Julie Green was not having a midlife crisis.
Her move across the country from sunny LA to the unsuspecting town of Bucksville, New Hampshire, was not about her being up to her eyeballs in fake people and even faker tits. It was not about hating her job as a temp and it most definitely did not have anything to do with her ex-boyfriend or his wife getting pregnant with kid number three.
No, this move was going to be her chance for a ‘do over.’ A quiet life in a quiet town.
Or, at least, that was the plan.
A case of mistaken identity thrusts her into the public eye, tossing her into a world of flashbulbs and shadows. Not the ideal situation to me her potential Mr. Right, but her newest temporary gig was unlike any she’d ever held. The chance of a lifetime…Will it get to be too much, forcing her to cut and run-or will she find out that love stories aren’t just for the silver screen?
I was not having a mid-life crisis no matter what my friends might have said when they found out I’d left. The decision to pack up and leave everything behind wasn’t irrational. It was going to be the most logical thing I had ever done, in theory.
Everyone has a breaking point, and I had reached mine. Enough was enough. I was done. Done with the commute…done with the smog…done with the crowds. Done with fake people and the even faker tits that basked in the LA sun and I was most definitely done with my former boyfriend, Anthony, and his perfect wife getting pregnant with kid number three.
There it was; the straw that broke the camel’s back.
So, I left. It felt good, too. For once in my life, I was taking charge of my own destiny. At least, that’s what I kept telling my mother’s voice each time she popped into my head during the twenty-three-hour drive across the country.
Julie, honey, what are you running from?
Really bad choices, Ma.
When are you going to settle down and make me some grandbabies?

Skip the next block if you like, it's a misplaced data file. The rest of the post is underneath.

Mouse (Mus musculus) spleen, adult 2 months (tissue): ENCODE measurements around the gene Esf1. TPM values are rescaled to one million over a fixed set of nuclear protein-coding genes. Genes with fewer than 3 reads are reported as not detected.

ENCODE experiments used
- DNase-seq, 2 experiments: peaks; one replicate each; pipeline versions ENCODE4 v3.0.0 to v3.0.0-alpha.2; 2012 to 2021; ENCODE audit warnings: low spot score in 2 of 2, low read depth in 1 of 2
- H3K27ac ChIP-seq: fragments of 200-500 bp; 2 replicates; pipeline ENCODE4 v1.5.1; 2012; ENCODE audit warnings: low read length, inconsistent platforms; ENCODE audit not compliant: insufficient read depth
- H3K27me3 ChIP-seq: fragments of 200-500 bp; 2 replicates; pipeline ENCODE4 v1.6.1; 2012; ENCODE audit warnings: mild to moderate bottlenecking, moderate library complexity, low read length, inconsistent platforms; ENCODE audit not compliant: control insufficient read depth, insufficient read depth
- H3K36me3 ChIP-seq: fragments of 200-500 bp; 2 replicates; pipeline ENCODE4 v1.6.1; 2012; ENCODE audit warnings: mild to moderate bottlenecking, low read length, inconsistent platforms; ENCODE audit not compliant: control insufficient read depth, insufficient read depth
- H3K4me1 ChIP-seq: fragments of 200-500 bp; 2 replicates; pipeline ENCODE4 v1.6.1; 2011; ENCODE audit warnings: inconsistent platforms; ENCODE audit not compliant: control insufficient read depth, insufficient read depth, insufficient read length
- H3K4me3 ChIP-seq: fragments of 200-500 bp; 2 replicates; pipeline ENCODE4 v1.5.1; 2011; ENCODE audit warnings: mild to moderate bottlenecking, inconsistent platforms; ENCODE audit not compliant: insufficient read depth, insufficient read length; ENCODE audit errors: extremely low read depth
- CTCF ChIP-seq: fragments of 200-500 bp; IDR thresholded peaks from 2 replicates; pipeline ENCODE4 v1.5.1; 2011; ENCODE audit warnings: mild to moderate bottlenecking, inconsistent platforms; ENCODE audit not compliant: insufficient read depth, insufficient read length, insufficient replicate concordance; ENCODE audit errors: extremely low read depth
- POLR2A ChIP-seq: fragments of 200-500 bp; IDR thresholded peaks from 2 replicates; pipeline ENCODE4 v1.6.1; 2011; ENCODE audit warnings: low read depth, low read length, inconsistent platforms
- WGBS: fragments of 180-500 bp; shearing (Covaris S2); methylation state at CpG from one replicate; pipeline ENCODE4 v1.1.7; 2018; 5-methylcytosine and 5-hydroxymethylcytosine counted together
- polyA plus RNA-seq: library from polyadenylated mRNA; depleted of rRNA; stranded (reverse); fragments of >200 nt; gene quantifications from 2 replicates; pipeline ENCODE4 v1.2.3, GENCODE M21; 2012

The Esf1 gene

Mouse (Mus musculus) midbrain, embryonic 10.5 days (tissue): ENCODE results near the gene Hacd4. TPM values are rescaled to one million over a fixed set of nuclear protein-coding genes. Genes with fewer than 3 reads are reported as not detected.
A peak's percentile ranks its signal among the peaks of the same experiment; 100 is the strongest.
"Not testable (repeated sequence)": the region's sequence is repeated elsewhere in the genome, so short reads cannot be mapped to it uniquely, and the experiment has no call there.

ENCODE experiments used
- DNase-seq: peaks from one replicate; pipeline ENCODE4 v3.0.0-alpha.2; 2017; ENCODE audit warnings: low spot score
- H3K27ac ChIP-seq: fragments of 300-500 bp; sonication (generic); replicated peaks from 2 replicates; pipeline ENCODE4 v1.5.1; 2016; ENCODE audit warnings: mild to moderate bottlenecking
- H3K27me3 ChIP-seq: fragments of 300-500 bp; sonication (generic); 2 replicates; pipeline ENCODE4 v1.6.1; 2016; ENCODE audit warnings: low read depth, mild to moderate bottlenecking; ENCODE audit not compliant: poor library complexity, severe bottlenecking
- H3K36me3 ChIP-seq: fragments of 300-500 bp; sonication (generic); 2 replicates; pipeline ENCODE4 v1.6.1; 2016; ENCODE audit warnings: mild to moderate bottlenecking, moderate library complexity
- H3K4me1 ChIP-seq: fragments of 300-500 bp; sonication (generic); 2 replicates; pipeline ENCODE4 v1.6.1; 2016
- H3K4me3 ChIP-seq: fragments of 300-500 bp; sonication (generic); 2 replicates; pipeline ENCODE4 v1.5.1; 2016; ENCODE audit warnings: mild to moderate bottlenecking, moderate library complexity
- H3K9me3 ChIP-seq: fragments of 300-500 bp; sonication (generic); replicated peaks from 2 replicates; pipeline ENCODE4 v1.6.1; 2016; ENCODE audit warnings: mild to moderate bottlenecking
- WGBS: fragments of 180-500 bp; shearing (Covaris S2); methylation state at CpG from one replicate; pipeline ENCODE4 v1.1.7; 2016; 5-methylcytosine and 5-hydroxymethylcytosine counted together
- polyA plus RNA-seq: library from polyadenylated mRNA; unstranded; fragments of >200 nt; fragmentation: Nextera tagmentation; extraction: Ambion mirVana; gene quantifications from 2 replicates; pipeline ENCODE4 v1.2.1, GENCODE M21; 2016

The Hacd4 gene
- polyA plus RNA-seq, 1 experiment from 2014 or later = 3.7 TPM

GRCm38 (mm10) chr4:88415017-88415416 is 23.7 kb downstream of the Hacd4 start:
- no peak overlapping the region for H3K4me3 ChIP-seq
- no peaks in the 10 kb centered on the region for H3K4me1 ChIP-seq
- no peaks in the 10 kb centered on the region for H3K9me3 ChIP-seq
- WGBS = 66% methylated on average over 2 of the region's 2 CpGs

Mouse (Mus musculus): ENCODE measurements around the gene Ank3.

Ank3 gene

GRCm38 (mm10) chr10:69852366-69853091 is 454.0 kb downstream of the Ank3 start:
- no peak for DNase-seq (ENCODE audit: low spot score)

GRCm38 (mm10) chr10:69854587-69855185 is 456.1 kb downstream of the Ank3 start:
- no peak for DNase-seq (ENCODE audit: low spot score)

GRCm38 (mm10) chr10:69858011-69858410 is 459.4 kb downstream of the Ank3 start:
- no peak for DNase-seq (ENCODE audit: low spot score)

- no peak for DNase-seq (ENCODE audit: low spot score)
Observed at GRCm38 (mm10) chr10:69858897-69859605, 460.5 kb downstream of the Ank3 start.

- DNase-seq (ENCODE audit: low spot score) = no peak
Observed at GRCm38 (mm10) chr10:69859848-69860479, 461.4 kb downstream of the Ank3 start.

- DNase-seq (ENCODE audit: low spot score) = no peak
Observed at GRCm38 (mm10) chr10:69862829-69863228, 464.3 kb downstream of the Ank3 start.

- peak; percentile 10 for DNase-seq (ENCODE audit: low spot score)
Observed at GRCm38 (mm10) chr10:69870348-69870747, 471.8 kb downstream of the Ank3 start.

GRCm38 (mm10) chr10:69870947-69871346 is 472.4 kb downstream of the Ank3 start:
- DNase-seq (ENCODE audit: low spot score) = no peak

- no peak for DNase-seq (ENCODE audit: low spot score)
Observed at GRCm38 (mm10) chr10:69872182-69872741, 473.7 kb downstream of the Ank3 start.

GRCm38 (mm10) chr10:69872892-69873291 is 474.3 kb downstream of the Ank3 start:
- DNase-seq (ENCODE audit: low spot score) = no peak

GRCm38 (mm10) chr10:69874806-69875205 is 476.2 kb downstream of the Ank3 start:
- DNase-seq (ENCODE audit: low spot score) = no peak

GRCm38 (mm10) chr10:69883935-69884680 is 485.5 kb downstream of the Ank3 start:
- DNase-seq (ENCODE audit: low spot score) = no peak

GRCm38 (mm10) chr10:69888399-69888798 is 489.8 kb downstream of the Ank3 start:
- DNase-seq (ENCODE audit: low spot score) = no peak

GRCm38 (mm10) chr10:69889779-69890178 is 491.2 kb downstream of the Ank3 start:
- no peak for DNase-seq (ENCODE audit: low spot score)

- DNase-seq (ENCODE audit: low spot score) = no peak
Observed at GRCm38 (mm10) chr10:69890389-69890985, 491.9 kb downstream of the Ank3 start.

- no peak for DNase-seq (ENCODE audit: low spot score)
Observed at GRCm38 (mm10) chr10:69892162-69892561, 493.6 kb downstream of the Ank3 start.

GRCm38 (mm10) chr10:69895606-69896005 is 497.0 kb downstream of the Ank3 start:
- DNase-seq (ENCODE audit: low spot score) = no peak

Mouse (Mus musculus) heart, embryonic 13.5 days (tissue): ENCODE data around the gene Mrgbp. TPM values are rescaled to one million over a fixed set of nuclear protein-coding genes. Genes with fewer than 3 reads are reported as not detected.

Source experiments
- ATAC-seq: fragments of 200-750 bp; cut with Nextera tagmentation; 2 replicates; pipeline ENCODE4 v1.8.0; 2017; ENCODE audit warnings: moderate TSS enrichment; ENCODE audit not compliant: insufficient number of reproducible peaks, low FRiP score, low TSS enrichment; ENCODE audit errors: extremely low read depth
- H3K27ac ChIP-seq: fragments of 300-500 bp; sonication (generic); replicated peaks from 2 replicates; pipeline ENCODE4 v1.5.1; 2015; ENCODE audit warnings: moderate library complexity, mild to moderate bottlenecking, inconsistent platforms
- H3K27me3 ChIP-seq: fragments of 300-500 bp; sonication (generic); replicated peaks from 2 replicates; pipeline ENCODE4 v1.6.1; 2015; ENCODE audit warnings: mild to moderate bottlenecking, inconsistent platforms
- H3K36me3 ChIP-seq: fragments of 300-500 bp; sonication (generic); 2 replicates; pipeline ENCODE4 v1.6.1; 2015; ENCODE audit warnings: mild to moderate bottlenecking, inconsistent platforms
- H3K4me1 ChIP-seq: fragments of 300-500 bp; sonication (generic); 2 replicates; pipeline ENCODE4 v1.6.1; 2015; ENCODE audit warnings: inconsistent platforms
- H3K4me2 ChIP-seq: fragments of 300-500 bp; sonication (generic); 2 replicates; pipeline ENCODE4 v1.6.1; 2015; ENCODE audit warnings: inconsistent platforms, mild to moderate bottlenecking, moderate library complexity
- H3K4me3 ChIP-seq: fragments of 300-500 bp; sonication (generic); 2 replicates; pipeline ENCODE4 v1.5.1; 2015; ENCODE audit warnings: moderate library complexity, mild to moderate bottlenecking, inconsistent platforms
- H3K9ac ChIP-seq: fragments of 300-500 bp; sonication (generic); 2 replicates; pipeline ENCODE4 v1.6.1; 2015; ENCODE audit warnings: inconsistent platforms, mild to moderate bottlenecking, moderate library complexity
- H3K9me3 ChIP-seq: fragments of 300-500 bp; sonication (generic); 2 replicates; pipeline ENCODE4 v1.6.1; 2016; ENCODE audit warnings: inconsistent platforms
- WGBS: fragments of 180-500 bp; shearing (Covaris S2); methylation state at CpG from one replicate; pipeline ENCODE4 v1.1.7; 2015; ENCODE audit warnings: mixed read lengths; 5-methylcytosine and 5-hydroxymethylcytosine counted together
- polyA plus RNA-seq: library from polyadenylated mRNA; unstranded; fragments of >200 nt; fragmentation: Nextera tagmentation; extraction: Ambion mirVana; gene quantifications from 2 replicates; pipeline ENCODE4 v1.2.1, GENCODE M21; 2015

Maybe you could go back to school and finish your degree this time? It’s so hard to explain to people what it is you do.
Tell them I work in an office. I’m a temp. It’s not that hard.
Why don’t you move back home? I heard Daniel Howards got divorced.
Thanks, Ma, I’ll pass.
Those are the types of questions my mother would ask if I called—which is precisely why I didn’t when I left. I chose to avoid the lectures and reminders that I had failed in life, yet again. I just wanted out.
My mother, of course, had no idea about my affair with Anthony. If she had discovered that I was the other woman she would have gotten down on bended knee and prayed for my soul, even though she hadn’t been to church in years. The fact that her daughter had been sleeping around with a married man for the last three years, however, might be enough to send her back.
I’d send her a text whenever I landed someplace. When it was too late for her to talk me out of it.
The plan had been to end in Maine, the literal farthest away I could get from LA, but I ended up pulling over somewhere in New Hampshire to ask directions from a woman who was putting up a For Rent sign in her yard. We started chatting, and I decided, on the spot, I needed to live in that house.
New Hampshire was just as a good a state as any, as far as I was concerned. Now all that was left to do was unpack. Not that I’d brought much. Only as much stuff that fit in the rented SUV. The rest, I’d left behind, along with a note to my landlord letting him know not to expect a renewal of my lease. But before I began unloading the car to officially start my new life, I needed wine. And maybe some Doritos. Okay, and some ice cream too.
Where to find Doppelganger:
Where to find Doppelganger: